Walker’s ophidiophobia becomes obsessive with regard to Yig and his children and how to avoid bringing down Yig’s curse upon himself and Audrey. It doesn’t help that Audrey kills a nest of baby rattlesnakes along their way westwards; thereafter, “Walker kept after her with reproofs and prophecies of her impending doom.” When he meets a Wichita elder, he asks for help in warding off Yig’s vengeance and buys a song to keep the snakes away. He sings this compulsively.
Really, it’s a wonder Audrey didn’t take an axe to him at this point.
Anyway, the couple makes it to their new homestead alive. Their friends the Comptons settle a couple of miles away, so during the months that follow while they are establishing their farms, building homes, and growing crops, they see each other fairly regularly. Audrey and Sally have particularly become friends.
Sally has a baby soon after they’ve settled, and in a small but significant addition, asks when Audrey and Walker are going to get their own family started. Audrey answers that it’s not “for lack of trying,” but nothing seems to take.
Sally also mentions a horrible friend-of-a-friend tale she’s heard about a man who stumbled into a nest of rattlesnakes and was bitten so many times that their poison caused his body to swell until he burst. The two women agree that this is a story that Walker shouldn’t hear.
(Quick note: I enjoy Audrey’s conversations; once she’s in Oklahoma, she has a tendency to use lyrics from a song about that state not yet in existence in the 1880s: “The wind’s a sweepin’ down the plain.” “Sure smells sweet when the wind comes right behind the rain.”)
Walker, meanwhile, encounters an aged Kitsawi woman who tells him that Yig does not forget and will take his revenge for the killing of his children when “the time of the harvest comes.”
By the end of October, the Davises have built a home and harvested their crops. It seems like a good time for a celebration, and they invite all their neighbors over for a Halloween party. They roast a pig and the neighbors bring pot-luck dishes. Audrey bakes soul cakes, which are a pre Trick-or-Treat treat evocative of All Souls Day (Nov. 1).
This scene is extended from the brief description in the text, and it’s the part I enjoy the most. There’s some lovely fiddle music. An Irish immigrant farmer, after carving a few turnips to frighten evil spirits and referencing Samhain–“when the barrier between our world and the spirit world is thinnest”–turns his hand to carving his first pumpkin. The children wear “guises,” many of which are still fairly familiar: a witch, a cat, a bunny rabbit, celebrities of the day like Queen Victoria and President Lincoln… and one creepy little boy dresses as a sssssnake! His hissing performance unsettles Audrey more than it does Walker. She (and we) begin to hear the Kitsawi’s drums in the distance while no one else–not even Walker–do.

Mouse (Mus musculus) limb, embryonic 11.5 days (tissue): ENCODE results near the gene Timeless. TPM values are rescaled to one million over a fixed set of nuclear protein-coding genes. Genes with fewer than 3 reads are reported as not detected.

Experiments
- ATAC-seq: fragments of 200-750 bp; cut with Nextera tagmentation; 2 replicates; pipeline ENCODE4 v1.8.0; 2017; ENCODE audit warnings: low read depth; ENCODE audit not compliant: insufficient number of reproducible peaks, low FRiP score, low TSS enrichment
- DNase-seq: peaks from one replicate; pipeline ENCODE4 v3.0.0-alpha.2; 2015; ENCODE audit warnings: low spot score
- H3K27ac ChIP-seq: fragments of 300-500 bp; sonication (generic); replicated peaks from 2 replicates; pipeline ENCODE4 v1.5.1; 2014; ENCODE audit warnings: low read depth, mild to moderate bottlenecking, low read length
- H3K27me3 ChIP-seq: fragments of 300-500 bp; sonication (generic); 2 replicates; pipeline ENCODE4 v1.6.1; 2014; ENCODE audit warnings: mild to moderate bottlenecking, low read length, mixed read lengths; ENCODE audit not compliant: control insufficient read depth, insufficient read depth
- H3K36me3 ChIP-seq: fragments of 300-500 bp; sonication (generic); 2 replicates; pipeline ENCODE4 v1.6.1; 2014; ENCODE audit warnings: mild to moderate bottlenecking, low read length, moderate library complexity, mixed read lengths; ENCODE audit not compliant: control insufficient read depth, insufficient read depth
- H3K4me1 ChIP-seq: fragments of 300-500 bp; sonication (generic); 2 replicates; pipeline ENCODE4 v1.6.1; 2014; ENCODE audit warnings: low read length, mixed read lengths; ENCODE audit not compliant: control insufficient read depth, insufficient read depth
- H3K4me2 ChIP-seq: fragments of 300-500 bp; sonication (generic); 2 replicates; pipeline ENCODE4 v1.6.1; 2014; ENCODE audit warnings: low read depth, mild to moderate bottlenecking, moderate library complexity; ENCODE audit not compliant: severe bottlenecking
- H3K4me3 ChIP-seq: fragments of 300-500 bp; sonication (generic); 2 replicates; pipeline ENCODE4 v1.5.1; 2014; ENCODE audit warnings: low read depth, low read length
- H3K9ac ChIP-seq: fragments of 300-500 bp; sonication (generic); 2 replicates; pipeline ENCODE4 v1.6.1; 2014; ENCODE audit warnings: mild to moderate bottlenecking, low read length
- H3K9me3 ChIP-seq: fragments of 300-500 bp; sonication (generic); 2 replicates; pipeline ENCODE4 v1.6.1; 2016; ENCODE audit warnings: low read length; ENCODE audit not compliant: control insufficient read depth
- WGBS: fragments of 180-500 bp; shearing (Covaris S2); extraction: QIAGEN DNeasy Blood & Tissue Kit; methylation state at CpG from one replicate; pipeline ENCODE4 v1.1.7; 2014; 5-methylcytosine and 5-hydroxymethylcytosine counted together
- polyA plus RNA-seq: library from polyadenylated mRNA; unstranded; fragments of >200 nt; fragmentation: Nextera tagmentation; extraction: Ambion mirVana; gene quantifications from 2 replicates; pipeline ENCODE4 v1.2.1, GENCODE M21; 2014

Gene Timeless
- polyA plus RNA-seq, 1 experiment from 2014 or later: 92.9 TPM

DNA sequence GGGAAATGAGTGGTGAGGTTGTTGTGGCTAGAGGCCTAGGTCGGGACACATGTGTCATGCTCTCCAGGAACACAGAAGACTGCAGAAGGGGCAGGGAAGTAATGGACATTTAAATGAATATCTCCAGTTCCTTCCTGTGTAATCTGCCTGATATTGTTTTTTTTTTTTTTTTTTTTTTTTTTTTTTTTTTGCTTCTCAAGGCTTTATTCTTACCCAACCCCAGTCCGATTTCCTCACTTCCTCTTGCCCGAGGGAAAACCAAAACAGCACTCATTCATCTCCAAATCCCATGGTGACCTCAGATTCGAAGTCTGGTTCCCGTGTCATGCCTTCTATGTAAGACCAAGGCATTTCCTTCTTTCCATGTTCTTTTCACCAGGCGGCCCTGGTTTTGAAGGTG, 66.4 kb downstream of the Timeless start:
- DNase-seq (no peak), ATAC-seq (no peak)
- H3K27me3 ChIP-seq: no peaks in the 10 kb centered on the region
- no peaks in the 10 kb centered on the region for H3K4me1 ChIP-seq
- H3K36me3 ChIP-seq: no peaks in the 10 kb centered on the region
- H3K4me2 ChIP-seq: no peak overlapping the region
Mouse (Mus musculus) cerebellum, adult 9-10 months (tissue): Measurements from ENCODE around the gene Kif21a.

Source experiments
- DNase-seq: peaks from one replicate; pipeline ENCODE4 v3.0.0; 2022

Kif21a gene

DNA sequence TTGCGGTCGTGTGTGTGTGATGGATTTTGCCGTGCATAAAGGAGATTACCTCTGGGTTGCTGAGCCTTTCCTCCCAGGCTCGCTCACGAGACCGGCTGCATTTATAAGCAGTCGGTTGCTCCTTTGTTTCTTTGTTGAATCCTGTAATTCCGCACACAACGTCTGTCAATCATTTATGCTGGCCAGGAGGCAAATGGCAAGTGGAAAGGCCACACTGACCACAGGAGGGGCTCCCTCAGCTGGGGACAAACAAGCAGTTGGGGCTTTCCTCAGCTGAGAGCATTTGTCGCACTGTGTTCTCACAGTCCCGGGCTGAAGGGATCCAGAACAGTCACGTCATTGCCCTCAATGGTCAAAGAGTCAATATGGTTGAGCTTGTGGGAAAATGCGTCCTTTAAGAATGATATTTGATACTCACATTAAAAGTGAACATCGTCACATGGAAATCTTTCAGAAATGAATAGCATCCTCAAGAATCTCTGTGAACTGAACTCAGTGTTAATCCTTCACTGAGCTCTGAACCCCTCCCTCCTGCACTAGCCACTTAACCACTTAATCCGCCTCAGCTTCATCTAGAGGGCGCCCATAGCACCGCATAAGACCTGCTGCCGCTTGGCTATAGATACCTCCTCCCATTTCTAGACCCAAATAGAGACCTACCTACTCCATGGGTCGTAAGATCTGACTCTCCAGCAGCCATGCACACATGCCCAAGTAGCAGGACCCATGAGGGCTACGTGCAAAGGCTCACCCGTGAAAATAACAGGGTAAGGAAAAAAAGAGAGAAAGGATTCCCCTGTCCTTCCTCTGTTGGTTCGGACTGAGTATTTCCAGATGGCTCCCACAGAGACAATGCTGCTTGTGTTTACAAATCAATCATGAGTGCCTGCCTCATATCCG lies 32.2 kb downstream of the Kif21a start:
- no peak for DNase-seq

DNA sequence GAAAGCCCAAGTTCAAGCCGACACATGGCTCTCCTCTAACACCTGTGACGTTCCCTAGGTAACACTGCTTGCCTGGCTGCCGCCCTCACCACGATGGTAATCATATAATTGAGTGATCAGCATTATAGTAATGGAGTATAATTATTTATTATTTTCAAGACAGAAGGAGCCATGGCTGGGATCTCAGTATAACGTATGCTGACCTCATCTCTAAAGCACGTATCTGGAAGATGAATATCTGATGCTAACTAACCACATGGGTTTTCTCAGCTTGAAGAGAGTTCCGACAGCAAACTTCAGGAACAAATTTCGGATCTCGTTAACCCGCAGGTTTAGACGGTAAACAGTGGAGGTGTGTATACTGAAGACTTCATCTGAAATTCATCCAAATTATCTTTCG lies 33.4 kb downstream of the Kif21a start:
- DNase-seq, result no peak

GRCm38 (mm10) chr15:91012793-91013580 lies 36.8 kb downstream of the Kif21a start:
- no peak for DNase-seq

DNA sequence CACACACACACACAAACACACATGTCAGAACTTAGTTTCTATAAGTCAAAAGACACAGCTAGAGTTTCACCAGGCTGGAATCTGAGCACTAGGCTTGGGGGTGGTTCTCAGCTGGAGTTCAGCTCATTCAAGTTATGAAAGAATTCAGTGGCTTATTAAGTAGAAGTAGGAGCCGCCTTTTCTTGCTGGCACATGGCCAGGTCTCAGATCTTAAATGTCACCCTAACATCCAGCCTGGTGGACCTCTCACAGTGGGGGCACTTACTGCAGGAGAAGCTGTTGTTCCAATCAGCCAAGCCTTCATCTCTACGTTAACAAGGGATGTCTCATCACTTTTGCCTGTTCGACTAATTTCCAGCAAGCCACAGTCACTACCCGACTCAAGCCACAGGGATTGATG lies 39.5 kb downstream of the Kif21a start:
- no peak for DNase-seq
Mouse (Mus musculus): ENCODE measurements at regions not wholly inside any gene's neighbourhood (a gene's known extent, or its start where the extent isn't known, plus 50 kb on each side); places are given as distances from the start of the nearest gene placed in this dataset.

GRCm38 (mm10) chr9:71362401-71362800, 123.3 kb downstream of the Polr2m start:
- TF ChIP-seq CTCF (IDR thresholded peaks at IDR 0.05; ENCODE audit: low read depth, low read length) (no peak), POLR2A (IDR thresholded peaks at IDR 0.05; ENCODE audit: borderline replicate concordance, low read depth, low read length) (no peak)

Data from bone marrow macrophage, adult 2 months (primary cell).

After the children have tired themselves out and gone to sleep in the bedroom, the adults gather around the fire and tell ghost stories. Big Jim Barrow tells a Headless Horseman story. Maggie, another Irish immigrant, recalls the strange circumstances of her grandmother’s death. Joe Compton tells a disturbing story about seeing the ghosts of a slaughtered tribe during his Army days.
The party breaks up and the Davises are left alone. Walker’s a bit tipsy and happy, and Audrey is still hearing those drums. They tumble into bed–and wake some time later in the night to the sound of slithering scales, hissing, and the occasional rattle of tails from the floor.
Dr. McNeill explains that what happened that night after the party is a matter of conjecture, based on what was found in the house the next day and lucid fragments patiently drawn from the shattered mind of the sole survivor. The sequence that follows gives us the conjectured events of that night through Audrey’s voice, intercut with comments from McNeill and Kimball, until she sees Yig rising before her.
The doctor will insist that this tragedy, ultimately resulting in his reptilian patient, is all a matter of psychology and science. Much of the story can bear that interpretation, if you allow for certain outdated notions like women giving birth to deformed or monstrous offspring that resemble something that frightened them during the pregnancy. But then this is a Lovecraft story, and there is Yig. And we are left with more horrific indications of how the snake-god revenged himself upon Audrey.
The DVD comes with a lot of wonderful props:
- A map of Oklahoma at the time of the land-rush, showing the Indian territories.
- A replica poster encouraging people, especially “colored people,” to settle in the newly opened territories.
- Walker and Audrey Davis’s claim certificate for their homestead.
- My favorite thing: A beautiful piece of ledger art, accompanied by a letter explaining just what that is. It’s only the second item I’ve ever received from the H.P. Lovecraft Historical Society that I wanted to frame.
- My other favorite thing: A page from an October 1889 Oklahoma newspaper featuring articles of interest, amusing advertisements, and an excerpt from a story written and illustrated by Frederic Remington. (The secret code, also in the newspaper, tells me that the Remington story was originally published in the Century Magazine in April of 1889.)